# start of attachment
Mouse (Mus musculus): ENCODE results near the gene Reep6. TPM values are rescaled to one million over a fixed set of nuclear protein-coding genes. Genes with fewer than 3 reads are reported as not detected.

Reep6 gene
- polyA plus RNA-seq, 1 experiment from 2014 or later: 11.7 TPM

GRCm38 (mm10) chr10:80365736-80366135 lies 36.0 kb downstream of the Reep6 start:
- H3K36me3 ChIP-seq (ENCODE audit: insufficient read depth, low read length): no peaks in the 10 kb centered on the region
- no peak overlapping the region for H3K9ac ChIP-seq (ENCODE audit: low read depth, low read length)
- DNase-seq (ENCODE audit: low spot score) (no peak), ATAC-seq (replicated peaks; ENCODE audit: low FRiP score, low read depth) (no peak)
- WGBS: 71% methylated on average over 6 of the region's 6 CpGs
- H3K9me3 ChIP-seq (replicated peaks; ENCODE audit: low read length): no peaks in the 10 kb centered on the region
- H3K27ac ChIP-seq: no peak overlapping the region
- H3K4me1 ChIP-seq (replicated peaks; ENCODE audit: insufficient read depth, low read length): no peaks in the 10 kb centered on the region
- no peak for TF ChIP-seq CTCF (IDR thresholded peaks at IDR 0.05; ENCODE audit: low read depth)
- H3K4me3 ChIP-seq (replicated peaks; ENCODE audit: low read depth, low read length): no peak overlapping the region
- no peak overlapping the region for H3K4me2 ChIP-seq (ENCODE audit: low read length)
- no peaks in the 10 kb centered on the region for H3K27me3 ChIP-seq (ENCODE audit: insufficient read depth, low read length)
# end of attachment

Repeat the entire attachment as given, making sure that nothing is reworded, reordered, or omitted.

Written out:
Mouse (Mus musculus): ENCODE results near the gene Reep6. TPM values are rescaled to one million over a fixed set of nuclear protein-coding genes. Genes with fewer than 3 reads are reported as not detected.

Reep6 gene
- polyA plus RNA-seq, 1 experiment from 2014 or later: 11.7 TPM

GRCm38 (mm10) chr10:80365736-80366135 lies 36.0 kb downstream of the Reep6 start:
- H3K36me3 ChIP-seq (ENCODE audit: insufficient read depth, low read length): no peaks in the 10 kb centered on the region
- no peak overlapping the region for H3K9ac ChIP-seq (ENCODE audit: low read depth, low read length)
- DNase-seq (ENCODE audit: low spot score) (no peak), ATAC-seq (replicated peaks; ENCODE audit: low FRiP score, low read depth) (no peak)
- WGBS: 71% methylated on average over 6 of the region's 6 CpGs
- H3K9me3 ChIP-seq (replicated peaks; ENCODE audit: low read length): no peaks in the 10 kb centered on the region
- H3K27ac ChIP-seq: no peak overlapping the region
- H3K4me1 ChIP-seq (replicated peaks; ENCODE audit: insufficient read depth, low read length): no peaks in the 10 kb centered on the region
- no peak for TF ChIP-seq CTCF (IDR thresholded peaks at IDR 0.05; ENCODE audit: low read depth)
- H3K4me3 ChIP-seq (replicated peaks; ENCODE audit: low read depth, low read length): no peak overlapping the region
- no peak overlapping the region for H3K4me2 ChIP-seq (ENCODE audit: low read length)
- no peaks in the 10 kb centered on the region for H3K27me3 ChIP-seq (ENCODE audit: insufficient read depth, low read length)